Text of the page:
News

German Prisoners of the Great War. Life in a Yorkshire Camp edited by Anne Buckley was published by Pen & Sword on 9 February 2021 An online book launch organised by Skipton Town Hall and Skipton Library is being held on 29 April at 7pm. Speakers include: Actor Wolf Kahler,...

The story of Friedrich Siems, who directed the theatre in the camp, has been researched  by Harriet Purbrick, a University of Leeds History student who has won a Laidlaw Scholarship to work on the Skipton POW camp project for two years. Friedrich Siems was captured on 20 July 1918 at...

I can’t believe it’s almost a year since the last blog post! The big news is that the book is now finished! It’s been typeset, the proofs checked and the index compiled. The estimated publication date is now February 2021 – details of launch events will be posted here nearer...

This blog post is the work of summer intern Joe Everitt, who has been mapping the home addresses of the Skipton prisoners. Alongside exploring the injuries and illnesses suffered by the prisoners from Skipton camp, my fellow intern Alice and I have also spent time researching where the prisoners lived....

On 12th July actor Wolf Kahler, the grandson of the senior German officer in the Skipton prisoner-of-war camp, Fritz Sachsse, officially opened our new information board and gave a moving speech in which he shared his personal memories of his grandfather. The event was attended by around 150 people including...

This summer we have two student interns working on the project. One of them, Alice Craft, has been looking at the extent of the injuries and illness among the Skipton prisoners: As the translation of Kriegsgefangen in Skipton is receiving its final touches ready for publication, two student interns on...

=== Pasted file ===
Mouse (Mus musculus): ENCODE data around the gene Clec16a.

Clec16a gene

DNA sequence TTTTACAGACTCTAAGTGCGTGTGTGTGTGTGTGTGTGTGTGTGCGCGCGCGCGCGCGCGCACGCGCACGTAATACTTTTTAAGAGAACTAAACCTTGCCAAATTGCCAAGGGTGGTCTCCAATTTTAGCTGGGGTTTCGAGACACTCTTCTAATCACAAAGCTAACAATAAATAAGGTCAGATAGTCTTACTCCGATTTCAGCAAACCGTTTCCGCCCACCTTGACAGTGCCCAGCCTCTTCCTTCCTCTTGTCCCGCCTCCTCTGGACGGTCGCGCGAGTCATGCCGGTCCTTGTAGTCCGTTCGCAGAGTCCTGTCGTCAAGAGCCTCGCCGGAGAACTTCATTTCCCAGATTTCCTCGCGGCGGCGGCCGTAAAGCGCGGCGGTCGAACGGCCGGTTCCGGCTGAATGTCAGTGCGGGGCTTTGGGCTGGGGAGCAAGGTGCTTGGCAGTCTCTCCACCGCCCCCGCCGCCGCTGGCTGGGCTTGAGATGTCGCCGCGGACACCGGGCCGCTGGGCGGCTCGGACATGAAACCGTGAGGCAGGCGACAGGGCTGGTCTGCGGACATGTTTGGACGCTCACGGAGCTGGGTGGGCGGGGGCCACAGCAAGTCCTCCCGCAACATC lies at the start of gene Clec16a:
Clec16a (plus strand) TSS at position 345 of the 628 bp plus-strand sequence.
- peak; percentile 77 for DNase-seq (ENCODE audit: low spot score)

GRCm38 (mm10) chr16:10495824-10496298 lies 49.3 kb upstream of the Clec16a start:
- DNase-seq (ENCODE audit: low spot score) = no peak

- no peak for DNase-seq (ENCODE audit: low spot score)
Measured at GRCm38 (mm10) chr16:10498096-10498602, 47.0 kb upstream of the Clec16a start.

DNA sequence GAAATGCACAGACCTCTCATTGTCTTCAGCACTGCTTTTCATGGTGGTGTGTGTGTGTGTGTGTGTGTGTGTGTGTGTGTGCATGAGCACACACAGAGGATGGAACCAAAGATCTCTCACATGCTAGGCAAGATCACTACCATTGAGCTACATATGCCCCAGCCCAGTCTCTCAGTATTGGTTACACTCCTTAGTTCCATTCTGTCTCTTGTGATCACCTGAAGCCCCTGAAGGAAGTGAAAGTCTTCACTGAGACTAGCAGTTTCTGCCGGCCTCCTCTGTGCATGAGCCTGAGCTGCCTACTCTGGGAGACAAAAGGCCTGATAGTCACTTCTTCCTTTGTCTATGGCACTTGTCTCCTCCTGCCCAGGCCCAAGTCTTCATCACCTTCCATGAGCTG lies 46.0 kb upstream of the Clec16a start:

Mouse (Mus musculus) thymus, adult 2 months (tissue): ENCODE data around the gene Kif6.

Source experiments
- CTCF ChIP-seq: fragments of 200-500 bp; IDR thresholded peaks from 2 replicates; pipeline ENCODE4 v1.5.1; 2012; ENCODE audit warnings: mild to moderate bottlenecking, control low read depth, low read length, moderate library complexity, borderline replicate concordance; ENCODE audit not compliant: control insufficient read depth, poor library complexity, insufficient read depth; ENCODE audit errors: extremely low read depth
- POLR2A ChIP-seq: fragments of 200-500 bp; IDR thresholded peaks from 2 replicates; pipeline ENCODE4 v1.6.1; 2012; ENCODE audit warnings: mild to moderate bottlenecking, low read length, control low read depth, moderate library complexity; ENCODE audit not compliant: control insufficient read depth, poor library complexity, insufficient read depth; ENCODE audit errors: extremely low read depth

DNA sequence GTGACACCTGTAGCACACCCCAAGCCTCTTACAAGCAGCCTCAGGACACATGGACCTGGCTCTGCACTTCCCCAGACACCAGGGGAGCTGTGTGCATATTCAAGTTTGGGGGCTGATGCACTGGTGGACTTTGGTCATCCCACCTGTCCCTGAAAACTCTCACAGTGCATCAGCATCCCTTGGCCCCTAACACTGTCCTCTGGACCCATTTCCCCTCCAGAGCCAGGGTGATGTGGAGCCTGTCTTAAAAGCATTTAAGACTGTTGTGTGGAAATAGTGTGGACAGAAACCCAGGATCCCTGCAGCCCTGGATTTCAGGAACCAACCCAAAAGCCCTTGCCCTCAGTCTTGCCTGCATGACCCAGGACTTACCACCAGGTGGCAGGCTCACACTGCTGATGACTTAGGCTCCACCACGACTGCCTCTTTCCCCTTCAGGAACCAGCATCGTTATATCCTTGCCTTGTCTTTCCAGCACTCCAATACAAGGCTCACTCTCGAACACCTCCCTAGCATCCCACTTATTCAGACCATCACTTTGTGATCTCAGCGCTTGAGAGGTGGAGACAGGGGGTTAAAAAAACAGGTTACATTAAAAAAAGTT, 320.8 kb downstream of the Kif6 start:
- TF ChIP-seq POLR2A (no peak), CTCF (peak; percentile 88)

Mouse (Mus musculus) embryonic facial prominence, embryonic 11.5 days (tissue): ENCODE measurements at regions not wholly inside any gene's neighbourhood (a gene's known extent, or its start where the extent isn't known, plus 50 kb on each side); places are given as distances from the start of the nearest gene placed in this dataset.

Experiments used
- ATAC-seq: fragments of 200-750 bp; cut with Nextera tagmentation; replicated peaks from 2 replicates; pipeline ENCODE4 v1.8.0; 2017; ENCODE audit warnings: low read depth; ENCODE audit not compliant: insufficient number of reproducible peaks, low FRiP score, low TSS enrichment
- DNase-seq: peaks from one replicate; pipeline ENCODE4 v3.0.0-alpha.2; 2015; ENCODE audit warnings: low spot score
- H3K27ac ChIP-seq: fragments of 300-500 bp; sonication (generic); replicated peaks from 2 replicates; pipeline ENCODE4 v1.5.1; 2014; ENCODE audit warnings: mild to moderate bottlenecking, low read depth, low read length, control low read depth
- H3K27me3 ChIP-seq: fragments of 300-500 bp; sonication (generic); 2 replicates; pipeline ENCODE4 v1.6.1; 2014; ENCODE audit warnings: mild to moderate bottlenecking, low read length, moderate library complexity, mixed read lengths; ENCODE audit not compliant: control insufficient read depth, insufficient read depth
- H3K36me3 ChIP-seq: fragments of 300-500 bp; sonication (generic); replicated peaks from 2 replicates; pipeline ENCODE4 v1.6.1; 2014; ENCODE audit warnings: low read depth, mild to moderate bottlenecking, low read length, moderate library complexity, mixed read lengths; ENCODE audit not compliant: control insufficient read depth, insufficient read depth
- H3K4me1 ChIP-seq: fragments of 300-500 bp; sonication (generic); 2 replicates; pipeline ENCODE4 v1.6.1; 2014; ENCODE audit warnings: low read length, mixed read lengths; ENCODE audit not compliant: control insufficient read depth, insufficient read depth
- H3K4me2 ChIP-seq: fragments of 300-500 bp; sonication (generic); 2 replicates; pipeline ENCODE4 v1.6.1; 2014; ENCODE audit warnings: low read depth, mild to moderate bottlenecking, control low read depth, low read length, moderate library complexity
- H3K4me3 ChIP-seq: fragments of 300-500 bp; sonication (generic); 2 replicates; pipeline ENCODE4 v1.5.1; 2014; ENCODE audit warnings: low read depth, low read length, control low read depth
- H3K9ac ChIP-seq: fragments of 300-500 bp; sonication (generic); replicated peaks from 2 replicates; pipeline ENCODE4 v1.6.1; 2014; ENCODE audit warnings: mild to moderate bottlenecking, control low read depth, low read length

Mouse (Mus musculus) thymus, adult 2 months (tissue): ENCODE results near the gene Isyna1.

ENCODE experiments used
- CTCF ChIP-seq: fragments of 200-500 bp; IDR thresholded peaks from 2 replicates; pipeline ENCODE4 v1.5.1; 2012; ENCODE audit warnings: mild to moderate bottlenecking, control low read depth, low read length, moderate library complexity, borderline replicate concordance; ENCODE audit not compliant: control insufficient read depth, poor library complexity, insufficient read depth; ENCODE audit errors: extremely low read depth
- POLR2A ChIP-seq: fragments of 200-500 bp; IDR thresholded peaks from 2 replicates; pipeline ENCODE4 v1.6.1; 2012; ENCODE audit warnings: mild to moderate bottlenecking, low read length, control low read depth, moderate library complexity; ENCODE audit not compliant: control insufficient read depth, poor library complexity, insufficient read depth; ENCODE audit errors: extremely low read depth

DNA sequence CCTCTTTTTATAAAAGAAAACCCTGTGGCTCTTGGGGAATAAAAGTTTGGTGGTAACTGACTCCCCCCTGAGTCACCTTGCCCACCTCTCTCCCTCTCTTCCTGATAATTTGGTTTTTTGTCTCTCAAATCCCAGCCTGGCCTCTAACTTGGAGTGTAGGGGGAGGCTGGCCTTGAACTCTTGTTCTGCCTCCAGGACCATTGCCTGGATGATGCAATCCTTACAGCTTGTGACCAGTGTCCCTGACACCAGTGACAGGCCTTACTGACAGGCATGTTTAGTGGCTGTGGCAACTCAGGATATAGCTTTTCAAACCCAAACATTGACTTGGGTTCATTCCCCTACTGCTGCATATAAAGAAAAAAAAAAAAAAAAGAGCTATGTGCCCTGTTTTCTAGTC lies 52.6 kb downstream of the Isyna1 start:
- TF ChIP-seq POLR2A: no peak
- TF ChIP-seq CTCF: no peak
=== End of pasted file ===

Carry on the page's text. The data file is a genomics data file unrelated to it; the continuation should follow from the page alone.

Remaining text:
In early 1919, 47 of the German prisoners of war from Raikeswood Camp died when an outbreak of Spanish Flu hit the camp. 42 of them died in Morton Banks hospital where they were being treated and another 5 died in the camp. The funerals took place at Morton Cemetery,...

On 13th January 1919 16 student prisoners of war in Raikeswood Camp sat the written examinations for their Abitur (German equivalent of ‘A’ level). The oral examinations followed on 28th, 29th and 30th January. The men had been taught by some of their fellow prisoners who were qualified schoolteachers. These...

For some of the Skipton prisoners Christmas 1918 was their fifth in captivity. One of the NCOs, Adolf Schonek, describes the celebrations in the camp: Christmas had come around again, the fifth time in captivity for many of us. But this time it had a special meaning: the old Christmas...